Scientists have grown human brain tissue in tiny 3D-printed chambers that appear to protect the developing tissue more fully than conventional culture dishes.
Self-organising brain tissue blobs, known as organoids, are derived from human stem cells and have proved enormously beneficial for scientists attempting to learn more about schizophrenia and autism spectrum disorders.
The tissue developed a cavity or ventricle surrounded by a structure that resembled a growing neocortex – the part of the human brain dedicated to conscious thought, language articulation, sensory perception and motor commands – in the course of a week, observed by teams of researchers from the Massachusetts Institute of Technology (MIT) and the Indian Institute of Technology Madras.
Organoids are typically grown in expensive commercial culture dishes complete with a glass-bottomed plate compatible only with specific microscopes.
The teams created a 3D-printed chamber from a biocompatible type of resin generally used in dental surgery that costs just $5 (£3.60) per unit to make, which was sterilised before the live cells were placed inside it.
Drugs and a nutrient medium to help the cells grow were added to wells inside the unit through inlet ports, according to the report, published in the journal Biomicrofluidics.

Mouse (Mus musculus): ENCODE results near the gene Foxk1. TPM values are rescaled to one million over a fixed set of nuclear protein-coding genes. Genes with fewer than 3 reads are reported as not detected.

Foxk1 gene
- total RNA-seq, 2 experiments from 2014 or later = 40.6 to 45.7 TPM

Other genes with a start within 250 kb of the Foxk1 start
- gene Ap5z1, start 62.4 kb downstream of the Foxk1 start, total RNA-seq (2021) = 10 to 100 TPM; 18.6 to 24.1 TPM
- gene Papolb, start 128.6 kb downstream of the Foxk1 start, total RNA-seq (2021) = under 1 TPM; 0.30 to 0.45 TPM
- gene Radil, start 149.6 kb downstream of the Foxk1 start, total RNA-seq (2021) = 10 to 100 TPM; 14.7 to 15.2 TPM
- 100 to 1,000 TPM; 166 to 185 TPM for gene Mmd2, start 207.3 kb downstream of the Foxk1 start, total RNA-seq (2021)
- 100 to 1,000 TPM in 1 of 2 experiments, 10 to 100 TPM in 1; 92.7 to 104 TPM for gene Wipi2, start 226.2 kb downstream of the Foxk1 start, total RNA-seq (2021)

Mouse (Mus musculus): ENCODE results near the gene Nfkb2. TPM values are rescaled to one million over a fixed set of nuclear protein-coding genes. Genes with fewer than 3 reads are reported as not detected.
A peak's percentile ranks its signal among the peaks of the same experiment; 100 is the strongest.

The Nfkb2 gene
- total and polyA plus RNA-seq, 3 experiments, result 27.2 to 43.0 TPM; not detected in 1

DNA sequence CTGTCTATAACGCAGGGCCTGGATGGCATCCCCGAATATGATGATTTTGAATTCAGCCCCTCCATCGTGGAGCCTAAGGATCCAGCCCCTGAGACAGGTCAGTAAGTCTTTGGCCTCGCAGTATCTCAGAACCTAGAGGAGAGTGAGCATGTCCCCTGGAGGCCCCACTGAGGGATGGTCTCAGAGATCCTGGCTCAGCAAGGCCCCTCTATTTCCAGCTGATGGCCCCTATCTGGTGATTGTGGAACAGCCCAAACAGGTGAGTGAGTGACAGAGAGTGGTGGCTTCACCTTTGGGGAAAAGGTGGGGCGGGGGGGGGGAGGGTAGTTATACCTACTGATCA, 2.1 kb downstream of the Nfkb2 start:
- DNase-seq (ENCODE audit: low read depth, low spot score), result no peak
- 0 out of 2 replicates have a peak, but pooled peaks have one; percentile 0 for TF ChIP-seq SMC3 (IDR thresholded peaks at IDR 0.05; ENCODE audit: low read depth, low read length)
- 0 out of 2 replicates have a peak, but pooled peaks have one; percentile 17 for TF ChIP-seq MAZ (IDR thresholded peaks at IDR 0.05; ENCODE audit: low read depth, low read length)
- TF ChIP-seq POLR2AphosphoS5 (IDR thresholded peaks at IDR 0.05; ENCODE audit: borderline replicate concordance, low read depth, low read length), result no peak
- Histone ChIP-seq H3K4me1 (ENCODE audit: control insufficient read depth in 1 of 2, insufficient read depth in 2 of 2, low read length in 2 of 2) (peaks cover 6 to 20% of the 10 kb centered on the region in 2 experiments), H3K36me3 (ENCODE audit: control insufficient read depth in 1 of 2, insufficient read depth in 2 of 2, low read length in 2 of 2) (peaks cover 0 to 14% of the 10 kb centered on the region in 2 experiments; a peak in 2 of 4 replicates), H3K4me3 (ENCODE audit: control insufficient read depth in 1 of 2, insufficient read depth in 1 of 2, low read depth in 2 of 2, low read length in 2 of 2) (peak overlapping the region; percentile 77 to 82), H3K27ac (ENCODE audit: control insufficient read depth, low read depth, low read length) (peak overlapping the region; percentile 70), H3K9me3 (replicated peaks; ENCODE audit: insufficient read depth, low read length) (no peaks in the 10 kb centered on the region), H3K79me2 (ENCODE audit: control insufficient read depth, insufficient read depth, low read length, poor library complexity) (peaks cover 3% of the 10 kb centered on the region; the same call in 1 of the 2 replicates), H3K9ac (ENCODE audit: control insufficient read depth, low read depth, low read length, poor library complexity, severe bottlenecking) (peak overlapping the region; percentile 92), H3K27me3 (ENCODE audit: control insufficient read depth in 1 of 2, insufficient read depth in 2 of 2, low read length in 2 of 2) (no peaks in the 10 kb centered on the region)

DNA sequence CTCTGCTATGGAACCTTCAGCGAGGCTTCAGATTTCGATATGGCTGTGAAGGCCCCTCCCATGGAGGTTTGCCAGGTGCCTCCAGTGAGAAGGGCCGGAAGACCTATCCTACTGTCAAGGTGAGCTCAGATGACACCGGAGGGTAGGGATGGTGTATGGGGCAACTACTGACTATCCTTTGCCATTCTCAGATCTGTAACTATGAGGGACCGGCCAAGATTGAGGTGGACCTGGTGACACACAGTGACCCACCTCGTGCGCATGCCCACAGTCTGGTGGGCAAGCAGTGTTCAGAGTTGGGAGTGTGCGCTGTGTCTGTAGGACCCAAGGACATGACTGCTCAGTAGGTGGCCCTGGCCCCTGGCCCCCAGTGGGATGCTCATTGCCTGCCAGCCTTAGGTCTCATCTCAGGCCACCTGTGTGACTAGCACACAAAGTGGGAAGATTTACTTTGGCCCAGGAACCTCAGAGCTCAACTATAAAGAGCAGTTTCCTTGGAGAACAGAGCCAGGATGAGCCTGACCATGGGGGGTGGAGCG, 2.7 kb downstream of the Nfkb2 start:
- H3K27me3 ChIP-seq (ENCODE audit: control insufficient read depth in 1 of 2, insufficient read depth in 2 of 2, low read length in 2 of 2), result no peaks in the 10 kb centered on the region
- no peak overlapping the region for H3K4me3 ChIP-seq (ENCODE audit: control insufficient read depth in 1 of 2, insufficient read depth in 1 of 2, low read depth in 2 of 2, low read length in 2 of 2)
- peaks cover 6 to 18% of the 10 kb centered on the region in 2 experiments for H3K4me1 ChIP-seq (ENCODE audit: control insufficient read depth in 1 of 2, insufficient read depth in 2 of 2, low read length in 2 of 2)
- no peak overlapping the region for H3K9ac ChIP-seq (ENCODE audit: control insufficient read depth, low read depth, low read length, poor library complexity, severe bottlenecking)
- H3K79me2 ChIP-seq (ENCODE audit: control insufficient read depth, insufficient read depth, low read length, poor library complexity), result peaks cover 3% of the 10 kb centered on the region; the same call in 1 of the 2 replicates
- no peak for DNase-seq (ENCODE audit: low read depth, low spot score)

The percentage of cells in the core of the organoid inside the unit that died throughout the week of observation was smaller than under regular culture conditions, suggesting the cell design offers greater protection to the growing tissue.
The scientists believe this could be a result of constant perfusion (circulation of fluid) inside the culture chamber, which mimics natural tissue development more closely than growing it inside a conventional culture.
Ikram Khan, from the Indian Institute of Technology Madras, and the author of the report said: “One advantage offered by our microfluidic device is that it allows constant perfusion of the culture chamber, which more closely mimics a physiological tissue perfusion than conventional culture, and thus reduces cell death at the organoid core.
“Our design costs are significantly lower than traditional petri dish- or spin-bioreactor-based organoid culture products. In addition, the chip can be washed with distilled water, dried, and autoclaved and is, therefore, reusable.”
Future versions of the device could include a greater number of wells to accommodate new instruments, the teams said.